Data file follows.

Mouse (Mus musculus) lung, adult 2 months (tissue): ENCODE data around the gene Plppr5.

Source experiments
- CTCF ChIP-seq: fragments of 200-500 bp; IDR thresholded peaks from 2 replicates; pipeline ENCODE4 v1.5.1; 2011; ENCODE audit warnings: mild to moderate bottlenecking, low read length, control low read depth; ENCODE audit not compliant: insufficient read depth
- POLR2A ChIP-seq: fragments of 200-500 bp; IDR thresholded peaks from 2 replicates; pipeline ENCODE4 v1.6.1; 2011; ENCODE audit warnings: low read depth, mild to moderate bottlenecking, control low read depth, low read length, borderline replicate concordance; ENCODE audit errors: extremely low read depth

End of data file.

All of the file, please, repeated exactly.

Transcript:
Mouse (Mus musculus) lung, adult 2 months (tissue): ENCODE data around the gene Plppr5.

Source experiments
- CTCF ChIP-seq: fragments of 200-500 bp; IDR thresholded peaks from 2 replicates; pipeline ENCODE4 v1.5.1; 2011; ENCODE audit warnings: mild to moderate bottlenecking, low read length, control low read depth; ENCODE audit not compliant: insufficient read depth
- POLR2A ChIP-seq: fragments of 200-500 bp; IDR thresholded peaks from 2 replicates; pipeline ENCODE4 v1.6.1; 2011; ENCODE audit warnings: low read depth, mild to moderate bottlenecking, control low read depth, low read length, borderline replicate concordance; ENCODE audit errors: extremely low read depth